I came out of the hospital expecting that I would never feel like killing myself again. In fact, I thought about it almost every day, and I made at least two more plans – including a really scary hour being parked on a hill overlooking a river.

I’m mostly better now than I was back in 2012, but some days almost feel as bad. It’s hard to remain around when the world is constantly kicking you in the nuts with how awful it can be.

But, the awfulness of the world is part of what keeps me kicking around. I’ve met so many people since that morning in 2012 who feel the same way that I did, and it’s easier now to see the plea in their eyes to help them stay alive. I’ve managed to talk a few out of wrapping their cars around poles, or jumping off bridges, or shooting themselves in the face, or swallowing a bottle of pills.

Some days, I don’t know why I’m so keen to keep them around. Maybe it’s just the need to show some of the compassion that I didn’t experience. Maybe it’s that I need the company of people who recognize how awful a person can feel, who manage to live through all the ways that the world tries to break us.

Or, maybe it’s because I still hold on to the idea that there is something about life that makes it worth trying.

Or, maybe I’m just full of shit and scared of the actual dying part.

Who really knows? And, if it keeps some of us alive, do the reasons really matter?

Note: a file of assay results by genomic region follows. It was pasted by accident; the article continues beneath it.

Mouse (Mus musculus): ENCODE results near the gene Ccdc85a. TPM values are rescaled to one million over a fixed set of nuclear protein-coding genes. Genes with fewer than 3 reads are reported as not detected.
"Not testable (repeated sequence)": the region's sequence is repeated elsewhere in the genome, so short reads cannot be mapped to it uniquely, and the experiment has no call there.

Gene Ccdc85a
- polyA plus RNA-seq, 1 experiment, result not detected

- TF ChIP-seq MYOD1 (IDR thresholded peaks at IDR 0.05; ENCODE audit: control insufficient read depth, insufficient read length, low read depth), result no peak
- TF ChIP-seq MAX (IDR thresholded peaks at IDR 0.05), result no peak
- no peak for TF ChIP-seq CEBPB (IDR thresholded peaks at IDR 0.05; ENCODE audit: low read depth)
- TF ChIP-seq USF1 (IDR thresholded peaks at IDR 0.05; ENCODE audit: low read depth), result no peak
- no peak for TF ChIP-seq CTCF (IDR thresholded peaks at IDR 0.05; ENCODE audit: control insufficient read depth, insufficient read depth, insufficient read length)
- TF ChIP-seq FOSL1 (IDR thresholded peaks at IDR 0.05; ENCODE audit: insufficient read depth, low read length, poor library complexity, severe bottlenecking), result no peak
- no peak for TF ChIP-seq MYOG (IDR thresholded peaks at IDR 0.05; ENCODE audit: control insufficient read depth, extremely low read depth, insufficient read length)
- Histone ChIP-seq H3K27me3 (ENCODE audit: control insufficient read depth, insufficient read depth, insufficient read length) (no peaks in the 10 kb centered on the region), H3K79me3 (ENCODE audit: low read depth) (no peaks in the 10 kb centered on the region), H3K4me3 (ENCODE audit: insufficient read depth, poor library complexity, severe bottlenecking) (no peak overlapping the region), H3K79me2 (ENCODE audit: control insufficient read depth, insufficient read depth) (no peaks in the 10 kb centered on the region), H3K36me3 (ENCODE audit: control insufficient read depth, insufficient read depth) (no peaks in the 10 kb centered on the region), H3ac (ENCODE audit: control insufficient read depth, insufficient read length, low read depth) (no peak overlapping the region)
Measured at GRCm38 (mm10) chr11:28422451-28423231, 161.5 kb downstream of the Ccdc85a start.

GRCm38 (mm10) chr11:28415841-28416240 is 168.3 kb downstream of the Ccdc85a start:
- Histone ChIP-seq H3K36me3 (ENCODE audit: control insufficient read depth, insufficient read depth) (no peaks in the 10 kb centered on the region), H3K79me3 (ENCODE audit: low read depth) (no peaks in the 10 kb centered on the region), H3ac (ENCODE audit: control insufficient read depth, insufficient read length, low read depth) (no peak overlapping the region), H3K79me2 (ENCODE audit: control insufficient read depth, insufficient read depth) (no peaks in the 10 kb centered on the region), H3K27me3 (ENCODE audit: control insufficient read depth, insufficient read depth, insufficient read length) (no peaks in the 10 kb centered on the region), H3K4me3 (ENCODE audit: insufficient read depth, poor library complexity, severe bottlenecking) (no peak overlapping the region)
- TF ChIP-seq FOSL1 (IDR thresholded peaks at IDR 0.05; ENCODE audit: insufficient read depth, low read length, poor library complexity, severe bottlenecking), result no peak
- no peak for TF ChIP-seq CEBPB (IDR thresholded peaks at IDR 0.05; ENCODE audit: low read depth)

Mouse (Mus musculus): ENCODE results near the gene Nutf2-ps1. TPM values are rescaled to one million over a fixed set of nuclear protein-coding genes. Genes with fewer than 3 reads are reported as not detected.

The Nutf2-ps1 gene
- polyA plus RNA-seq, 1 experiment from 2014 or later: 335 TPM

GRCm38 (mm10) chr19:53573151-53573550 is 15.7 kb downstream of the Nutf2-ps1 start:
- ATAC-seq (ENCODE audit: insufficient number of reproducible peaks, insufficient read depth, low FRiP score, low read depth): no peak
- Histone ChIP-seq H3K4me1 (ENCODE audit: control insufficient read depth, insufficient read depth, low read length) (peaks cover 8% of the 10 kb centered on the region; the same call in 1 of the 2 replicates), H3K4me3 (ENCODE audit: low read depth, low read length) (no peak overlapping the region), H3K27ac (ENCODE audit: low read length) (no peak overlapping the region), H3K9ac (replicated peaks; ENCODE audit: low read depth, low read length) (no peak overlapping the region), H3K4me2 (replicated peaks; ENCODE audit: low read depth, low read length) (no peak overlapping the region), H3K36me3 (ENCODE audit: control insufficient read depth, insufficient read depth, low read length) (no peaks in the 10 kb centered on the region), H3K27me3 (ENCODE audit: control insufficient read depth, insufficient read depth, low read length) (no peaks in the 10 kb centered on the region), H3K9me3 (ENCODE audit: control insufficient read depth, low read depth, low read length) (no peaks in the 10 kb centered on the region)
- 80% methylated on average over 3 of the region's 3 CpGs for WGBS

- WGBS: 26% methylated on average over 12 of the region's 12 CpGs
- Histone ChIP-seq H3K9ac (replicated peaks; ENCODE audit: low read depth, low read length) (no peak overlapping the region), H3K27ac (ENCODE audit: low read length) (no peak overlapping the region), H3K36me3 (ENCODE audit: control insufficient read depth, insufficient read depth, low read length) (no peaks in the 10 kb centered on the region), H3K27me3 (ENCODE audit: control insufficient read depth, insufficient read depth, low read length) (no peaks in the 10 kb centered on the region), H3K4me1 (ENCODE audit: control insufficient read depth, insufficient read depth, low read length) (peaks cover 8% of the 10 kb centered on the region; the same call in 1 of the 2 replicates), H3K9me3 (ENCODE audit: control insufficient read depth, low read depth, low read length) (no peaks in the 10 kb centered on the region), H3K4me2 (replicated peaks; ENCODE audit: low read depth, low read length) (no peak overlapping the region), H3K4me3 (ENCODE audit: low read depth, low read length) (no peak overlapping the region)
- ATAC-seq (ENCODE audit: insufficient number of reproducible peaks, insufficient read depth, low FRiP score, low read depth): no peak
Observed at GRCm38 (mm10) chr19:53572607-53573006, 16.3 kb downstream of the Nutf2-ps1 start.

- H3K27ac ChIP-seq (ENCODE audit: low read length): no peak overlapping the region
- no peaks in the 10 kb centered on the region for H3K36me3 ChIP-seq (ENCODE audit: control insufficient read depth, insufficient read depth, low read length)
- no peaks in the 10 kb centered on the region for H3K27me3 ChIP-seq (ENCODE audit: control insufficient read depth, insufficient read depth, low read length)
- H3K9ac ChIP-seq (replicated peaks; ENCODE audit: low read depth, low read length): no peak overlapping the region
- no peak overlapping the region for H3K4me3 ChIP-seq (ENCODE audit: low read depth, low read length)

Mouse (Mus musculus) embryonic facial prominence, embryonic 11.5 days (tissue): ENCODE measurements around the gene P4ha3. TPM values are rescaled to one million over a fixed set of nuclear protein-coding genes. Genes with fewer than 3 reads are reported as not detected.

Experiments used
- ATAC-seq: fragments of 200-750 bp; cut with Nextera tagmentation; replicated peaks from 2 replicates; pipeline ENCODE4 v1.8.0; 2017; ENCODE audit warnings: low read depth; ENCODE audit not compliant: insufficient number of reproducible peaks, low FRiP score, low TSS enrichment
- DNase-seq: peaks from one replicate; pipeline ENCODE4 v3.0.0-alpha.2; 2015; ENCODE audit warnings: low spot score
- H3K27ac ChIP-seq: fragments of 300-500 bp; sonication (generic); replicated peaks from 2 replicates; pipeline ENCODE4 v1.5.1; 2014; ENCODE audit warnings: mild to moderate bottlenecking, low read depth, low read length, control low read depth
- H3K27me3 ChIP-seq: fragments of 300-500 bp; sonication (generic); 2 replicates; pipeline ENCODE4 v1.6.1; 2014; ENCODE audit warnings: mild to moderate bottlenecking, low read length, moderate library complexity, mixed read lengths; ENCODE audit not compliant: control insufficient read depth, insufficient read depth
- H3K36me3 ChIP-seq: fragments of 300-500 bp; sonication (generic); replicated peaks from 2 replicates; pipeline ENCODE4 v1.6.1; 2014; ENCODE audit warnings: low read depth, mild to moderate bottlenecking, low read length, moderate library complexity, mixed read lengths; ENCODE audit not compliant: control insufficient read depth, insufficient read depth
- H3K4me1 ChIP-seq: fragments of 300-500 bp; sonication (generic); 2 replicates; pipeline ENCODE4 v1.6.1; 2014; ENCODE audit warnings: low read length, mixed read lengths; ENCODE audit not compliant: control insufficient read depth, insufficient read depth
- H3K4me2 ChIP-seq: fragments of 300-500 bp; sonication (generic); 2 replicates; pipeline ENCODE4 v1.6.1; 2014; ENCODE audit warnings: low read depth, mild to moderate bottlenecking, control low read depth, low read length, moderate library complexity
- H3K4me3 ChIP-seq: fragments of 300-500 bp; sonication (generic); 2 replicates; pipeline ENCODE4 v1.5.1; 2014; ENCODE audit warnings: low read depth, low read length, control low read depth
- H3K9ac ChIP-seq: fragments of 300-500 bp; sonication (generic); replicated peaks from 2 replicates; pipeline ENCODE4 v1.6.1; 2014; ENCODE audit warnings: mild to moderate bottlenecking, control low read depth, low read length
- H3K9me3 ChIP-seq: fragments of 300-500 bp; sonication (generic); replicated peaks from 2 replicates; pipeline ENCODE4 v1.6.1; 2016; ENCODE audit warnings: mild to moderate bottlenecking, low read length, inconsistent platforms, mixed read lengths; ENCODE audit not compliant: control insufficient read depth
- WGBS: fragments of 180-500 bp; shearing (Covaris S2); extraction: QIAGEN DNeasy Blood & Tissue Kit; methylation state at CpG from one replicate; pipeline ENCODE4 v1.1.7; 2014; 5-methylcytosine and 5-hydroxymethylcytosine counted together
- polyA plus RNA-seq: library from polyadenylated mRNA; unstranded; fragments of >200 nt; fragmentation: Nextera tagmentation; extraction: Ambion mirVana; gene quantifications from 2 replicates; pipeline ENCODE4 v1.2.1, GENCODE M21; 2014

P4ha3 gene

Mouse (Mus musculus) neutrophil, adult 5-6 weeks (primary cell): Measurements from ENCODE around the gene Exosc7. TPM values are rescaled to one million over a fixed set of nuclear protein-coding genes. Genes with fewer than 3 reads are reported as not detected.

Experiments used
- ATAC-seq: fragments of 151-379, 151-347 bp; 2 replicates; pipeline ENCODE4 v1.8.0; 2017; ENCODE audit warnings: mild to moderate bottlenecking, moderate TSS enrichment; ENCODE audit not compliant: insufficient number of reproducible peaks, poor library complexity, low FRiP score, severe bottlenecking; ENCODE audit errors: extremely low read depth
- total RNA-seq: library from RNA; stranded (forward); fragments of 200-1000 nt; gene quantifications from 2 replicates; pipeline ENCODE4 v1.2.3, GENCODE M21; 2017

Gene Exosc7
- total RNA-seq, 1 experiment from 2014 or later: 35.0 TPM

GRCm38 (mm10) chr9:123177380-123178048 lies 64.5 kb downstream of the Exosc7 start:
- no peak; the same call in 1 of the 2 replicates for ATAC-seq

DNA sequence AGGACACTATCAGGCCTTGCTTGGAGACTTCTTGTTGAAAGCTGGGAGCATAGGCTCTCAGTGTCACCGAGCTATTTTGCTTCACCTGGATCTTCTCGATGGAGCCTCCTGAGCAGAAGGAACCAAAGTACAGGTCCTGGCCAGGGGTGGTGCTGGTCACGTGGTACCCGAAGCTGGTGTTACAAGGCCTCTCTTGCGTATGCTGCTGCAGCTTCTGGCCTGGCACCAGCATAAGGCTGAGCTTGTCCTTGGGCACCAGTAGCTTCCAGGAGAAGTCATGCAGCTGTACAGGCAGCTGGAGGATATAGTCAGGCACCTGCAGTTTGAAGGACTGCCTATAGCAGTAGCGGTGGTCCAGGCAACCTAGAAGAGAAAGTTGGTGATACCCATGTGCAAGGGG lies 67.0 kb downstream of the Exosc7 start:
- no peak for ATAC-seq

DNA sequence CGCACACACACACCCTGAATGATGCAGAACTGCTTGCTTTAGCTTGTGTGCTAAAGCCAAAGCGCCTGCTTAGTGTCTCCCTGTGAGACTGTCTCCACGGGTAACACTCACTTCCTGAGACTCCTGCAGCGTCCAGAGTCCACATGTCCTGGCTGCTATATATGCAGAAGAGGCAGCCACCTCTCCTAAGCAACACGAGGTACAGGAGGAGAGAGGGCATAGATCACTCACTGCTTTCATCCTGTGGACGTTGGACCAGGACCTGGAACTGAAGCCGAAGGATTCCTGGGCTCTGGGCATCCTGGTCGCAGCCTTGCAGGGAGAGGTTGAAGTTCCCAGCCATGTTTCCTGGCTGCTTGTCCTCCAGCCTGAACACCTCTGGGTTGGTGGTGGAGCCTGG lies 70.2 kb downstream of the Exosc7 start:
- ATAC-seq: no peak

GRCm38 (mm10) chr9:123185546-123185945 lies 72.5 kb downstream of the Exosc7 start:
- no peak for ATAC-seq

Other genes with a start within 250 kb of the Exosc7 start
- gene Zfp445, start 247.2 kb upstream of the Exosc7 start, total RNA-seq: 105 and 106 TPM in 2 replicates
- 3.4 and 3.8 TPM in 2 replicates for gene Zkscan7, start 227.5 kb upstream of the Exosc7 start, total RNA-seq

COMING SOON: I Clench My Fists While Reading the News




MAJOR CONTENT WARNING: This post discusses suicide and mental illness in frank terms. Some of the views expressed might be offensive to someone who has lost a family member or friend to suicide.

Also, I use some very vulgar language at the end.






When someone that lives in the public eye ends their own life, it becomes a kind of cultural event. Everyone has a eulogy for the person, how they were affected by their contributions to society. When Robin Williams died, there were hundreds of veterans who enjoyed his USO shows at one time or another, and they all talked about how important he had been to them at the time. Anthony Bourdain’s travles. Kate Spade’s fashion. Chris Cornell’s music. (Here’s a more complete list of celebrity suicides in the 21st century, if you’re feeling both nostalgic and morbid.)

We mourn in public for our celebrities, and so we comment in public. Our comments run the gamut between profound and useful to sentimental and dubiously helpful to ugly and hateful.

As someone who has experienced suicidal ideations personally, I have compiled a short list of comments made after suicides that I find to be extremely unhelpful. Some of these are things that I have said myself. Some are things that you might have said in a way that you thought was helpful. It’s not my intent to be condemnatory with this list (except where I am explicitly condemnatory.) Thousands of well-intentioned people before you have made comments like these, and I reserve the right to be utterly, completely wrong about all of it.